One of the hot topics buzzing on the Web in the past couple weeks has been the idea that Bill Gates is planning to return to Microsoft in a more active day-to-day operational role. Talk about your reorganizations!

While the rumor has since been widely dismissed as wishful thinking by Microsoft shareholders rocked by the near billion-dollar write-down of costs associated with the well-regarded but slow-selling Surface RT tablet, Microsoft continues to struggle to find its footing in the post-PC world it helped to identify and define.

Microsoft hasn’t helped itself in this matter, with a never-ending stream of moves that give the appearance that the company is floundering. Windows 8 was a bold departure that would revolutionize how we interact with our computers. Windows 8.1 caves in to those who complained they couldn’t find their desktop applications.

The company has been talking about how its software will change the way information workers do their jobs. Yet we still do not see a tight Yammer-SharePoint integration, and Microsoft’s cloud emphasis does not resonate with many customers uncomfortable with hosting data outside the firewall.

Then there is the reorganization. Microsoft announced last month that it is dissolving eight product units into four, in part to eliminate redundancies in engineering efforts as well as to more clearly align divisions with hardware, software and services. The notorious fighting between divisions for resources and credit for innovation is not to be part of the new Microsoft culture, CEO Steve Ballmer has decreed.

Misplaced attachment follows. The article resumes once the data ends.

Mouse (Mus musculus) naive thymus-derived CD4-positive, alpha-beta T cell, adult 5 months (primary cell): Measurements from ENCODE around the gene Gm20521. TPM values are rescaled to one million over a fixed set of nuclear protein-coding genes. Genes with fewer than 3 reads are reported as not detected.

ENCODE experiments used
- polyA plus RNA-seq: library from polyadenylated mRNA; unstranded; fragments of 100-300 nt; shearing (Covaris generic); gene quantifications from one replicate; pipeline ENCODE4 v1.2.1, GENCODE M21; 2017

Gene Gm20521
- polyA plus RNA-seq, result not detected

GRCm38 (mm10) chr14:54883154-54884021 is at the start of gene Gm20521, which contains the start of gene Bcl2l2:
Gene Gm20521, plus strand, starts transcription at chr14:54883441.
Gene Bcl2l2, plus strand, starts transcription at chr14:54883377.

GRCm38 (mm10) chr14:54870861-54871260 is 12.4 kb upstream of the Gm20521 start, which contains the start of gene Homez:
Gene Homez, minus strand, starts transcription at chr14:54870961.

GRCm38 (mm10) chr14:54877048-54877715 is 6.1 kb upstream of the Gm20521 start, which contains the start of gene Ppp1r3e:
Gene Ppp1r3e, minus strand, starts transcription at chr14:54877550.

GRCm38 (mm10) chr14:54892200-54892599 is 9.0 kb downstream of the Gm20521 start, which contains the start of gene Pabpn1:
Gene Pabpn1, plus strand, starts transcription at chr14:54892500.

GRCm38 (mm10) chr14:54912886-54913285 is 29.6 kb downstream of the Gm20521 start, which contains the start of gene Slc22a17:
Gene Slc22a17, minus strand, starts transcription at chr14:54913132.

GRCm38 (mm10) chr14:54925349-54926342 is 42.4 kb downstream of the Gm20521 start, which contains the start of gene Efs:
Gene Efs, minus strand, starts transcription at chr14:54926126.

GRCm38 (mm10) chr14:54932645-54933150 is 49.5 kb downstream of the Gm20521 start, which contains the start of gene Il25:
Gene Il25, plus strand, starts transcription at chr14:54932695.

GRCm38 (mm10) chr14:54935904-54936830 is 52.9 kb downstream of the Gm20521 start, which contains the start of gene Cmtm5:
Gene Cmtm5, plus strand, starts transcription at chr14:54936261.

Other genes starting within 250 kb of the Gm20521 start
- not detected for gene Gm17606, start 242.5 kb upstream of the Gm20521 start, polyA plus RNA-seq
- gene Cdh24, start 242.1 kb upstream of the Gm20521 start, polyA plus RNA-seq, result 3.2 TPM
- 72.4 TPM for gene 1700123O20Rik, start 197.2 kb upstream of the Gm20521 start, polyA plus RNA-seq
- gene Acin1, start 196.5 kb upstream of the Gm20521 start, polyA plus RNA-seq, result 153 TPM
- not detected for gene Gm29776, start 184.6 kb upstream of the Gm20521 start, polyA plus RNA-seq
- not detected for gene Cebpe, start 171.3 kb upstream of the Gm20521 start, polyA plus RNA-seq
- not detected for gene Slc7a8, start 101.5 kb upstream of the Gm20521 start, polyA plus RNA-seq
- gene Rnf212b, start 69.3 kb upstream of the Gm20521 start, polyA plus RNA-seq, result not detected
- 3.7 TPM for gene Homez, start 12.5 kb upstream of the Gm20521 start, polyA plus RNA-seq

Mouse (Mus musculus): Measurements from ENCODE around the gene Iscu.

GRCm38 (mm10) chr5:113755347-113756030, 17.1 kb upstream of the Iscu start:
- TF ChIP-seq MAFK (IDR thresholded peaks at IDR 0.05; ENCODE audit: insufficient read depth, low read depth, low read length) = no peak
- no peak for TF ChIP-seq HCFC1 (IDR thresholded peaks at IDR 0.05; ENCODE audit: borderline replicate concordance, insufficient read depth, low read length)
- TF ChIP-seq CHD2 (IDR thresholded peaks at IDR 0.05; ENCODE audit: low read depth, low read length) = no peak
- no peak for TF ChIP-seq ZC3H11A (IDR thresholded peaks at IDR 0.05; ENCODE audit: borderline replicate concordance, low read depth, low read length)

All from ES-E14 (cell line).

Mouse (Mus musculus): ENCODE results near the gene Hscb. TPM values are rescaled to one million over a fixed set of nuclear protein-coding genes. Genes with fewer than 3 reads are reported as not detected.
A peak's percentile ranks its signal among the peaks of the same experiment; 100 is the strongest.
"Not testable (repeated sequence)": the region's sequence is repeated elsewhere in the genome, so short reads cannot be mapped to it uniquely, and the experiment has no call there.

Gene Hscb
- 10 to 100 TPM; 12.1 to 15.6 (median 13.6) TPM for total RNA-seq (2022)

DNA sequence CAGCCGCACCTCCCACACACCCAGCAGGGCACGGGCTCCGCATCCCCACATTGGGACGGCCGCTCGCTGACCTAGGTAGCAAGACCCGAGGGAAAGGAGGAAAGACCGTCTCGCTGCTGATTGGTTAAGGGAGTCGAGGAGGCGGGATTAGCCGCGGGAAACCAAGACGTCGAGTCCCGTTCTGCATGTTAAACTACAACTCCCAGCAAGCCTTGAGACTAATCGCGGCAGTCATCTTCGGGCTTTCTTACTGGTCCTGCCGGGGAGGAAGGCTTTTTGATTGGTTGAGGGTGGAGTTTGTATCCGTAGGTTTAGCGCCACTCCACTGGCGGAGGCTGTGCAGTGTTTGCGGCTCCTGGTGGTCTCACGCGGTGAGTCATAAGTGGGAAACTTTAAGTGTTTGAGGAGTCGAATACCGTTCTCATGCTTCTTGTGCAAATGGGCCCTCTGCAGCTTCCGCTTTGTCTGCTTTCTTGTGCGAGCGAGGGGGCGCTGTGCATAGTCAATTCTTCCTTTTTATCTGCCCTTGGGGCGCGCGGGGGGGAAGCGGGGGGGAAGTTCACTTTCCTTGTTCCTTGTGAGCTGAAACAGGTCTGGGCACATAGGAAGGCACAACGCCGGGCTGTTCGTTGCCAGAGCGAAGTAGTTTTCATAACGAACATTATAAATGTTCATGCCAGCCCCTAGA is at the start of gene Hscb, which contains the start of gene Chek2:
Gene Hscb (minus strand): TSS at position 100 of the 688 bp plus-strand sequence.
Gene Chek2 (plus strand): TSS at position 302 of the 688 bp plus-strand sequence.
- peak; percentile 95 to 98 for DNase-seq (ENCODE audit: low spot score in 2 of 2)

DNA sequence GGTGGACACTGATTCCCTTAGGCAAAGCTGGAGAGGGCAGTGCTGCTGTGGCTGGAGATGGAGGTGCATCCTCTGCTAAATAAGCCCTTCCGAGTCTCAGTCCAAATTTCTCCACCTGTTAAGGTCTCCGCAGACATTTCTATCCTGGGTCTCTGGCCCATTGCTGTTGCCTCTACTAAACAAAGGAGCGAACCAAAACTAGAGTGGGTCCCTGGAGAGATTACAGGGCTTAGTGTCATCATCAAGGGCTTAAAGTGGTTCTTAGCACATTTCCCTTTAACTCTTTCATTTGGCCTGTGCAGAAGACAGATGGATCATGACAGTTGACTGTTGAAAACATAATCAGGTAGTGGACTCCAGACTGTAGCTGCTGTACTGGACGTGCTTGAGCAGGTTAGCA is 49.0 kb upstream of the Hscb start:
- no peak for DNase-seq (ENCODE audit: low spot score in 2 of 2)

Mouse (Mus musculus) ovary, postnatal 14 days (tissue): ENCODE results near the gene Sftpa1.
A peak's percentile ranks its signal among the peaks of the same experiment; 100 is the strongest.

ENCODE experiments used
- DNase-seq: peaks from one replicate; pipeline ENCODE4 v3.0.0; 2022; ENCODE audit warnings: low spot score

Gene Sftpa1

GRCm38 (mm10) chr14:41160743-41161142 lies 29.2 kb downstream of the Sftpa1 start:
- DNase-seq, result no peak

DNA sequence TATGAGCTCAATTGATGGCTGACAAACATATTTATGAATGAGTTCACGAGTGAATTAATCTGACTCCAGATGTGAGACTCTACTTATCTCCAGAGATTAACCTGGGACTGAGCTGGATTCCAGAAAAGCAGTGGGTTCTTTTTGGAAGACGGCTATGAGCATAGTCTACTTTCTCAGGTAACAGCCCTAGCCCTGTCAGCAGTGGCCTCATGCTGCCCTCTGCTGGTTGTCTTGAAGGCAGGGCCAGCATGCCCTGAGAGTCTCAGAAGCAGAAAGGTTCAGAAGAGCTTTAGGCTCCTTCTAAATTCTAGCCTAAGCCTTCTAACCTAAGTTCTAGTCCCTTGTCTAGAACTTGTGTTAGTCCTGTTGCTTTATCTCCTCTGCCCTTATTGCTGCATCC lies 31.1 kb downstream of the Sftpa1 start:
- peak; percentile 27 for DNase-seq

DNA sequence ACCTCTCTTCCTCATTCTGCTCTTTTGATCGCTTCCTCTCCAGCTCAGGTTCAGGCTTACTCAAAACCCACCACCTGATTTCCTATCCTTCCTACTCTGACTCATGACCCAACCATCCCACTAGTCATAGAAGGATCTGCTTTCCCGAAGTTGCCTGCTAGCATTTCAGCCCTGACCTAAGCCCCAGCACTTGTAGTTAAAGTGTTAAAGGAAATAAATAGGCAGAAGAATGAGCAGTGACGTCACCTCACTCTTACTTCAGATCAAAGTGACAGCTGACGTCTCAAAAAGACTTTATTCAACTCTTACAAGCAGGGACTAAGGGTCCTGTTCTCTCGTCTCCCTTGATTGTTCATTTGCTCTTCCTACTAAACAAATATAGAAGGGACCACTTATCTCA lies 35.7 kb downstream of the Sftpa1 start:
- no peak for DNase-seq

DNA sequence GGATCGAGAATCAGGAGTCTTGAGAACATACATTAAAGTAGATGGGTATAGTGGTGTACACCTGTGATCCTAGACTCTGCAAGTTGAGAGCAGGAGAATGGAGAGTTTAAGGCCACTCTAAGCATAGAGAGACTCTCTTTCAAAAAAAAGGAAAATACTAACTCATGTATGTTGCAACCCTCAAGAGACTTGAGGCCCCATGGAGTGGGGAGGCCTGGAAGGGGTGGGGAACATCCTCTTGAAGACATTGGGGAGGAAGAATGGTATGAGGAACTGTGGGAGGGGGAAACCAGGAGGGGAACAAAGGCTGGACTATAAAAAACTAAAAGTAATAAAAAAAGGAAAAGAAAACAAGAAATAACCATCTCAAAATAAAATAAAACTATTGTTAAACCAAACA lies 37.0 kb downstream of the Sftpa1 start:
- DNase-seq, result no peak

All of which gives the impression that Microsoft is struggling mightily.

But can we pause for a reality check here? In its latest financials, Microsoft reported quarterly net income of US$5 billion on sales of almost $20 billion.

Meanwhile, it’s not as if Apple and Google haven’t had their share of recent troubles. Apple has had to deal with the perception that innovation and creativity died along with founder Steve Jobs. It is getting waxed by Android in the smartphone wars (yet still posted record quarterly sales of 31.2 million units), while recent hacks and downtime have exposed its infrastructure as vulnerable. And Google’s stock took a hit when the company reported that its cost-per-click price declined 6% year over year. And, in spite of that, they remain among Wall Street’s highest flyers.

We have this fascination with over-scrutinizing these companies, wringing our hands to see if we can read something into our culture, our economy and our sense of self through their performance.

Here’s my takeaway: Among the three, there is almost $1 TRILLION in market capitalization. Profits for one quarter alone are in the tens of billions. We continue to consume everything they’re offering up at a phenomenal rate of uptake, and can’t wait to get our hands on the next thing out the door. Google Glass? Chromecast? The Xbox One? Apple’s new iOS 7 and OS X Mavericks?

Sign us up for all of it.

David Rubinstein is editor-in-chief of SD Times.